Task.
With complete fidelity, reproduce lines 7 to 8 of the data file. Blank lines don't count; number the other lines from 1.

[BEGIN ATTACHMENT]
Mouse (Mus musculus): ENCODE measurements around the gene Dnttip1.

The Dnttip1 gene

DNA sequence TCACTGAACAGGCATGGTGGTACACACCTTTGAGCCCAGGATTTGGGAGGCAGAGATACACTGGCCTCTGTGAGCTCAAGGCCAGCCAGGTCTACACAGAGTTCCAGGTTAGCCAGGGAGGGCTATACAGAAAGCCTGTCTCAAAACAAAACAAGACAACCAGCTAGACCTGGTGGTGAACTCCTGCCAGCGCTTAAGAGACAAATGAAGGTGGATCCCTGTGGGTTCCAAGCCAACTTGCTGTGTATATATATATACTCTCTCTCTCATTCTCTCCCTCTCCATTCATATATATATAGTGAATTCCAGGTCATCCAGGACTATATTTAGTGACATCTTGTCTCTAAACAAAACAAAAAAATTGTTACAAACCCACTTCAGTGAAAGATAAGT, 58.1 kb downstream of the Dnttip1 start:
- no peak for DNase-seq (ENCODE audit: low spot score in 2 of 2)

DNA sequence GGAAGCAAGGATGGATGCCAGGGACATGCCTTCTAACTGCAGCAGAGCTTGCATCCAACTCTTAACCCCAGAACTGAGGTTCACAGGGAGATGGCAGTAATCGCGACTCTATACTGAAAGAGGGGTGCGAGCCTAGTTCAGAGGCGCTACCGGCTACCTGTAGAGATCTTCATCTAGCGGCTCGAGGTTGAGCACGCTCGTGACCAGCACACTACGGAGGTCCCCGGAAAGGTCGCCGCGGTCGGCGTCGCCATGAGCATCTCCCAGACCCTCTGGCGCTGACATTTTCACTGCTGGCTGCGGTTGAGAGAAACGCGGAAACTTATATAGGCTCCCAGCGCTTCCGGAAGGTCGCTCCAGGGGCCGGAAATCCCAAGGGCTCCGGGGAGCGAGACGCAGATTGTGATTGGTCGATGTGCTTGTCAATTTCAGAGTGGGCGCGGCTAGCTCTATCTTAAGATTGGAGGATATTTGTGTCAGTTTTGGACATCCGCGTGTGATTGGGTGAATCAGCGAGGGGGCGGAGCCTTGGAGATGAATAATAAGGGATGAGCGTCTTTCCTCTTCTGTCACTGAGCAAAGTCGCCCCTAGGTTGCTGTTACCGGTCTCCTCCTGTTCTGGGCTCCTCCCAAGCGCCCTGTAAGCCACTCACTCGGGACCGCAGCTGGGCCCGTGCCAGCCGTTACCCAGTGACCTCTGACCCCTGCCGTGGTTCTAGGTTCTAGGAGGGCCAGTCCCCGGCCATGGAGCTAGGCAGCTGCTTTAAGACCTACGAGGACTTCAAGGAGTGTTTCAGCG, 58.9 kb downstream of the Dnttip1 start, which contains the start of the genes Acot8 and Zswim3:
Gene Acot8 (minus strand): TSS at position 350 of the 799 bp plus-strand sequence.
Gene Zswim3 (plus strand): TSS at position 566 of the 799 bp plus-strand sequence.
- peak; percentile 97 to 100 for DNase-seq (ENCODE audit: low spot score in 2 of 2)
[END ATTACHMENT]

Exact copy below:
Gene Zswim3 (plus strand): TSS at position 566 of the 799 bp plus-strand sequence.
- peak; percentile 97 to 100 for DNase-seq (ENCODE audit: low spot score in 2 of 2)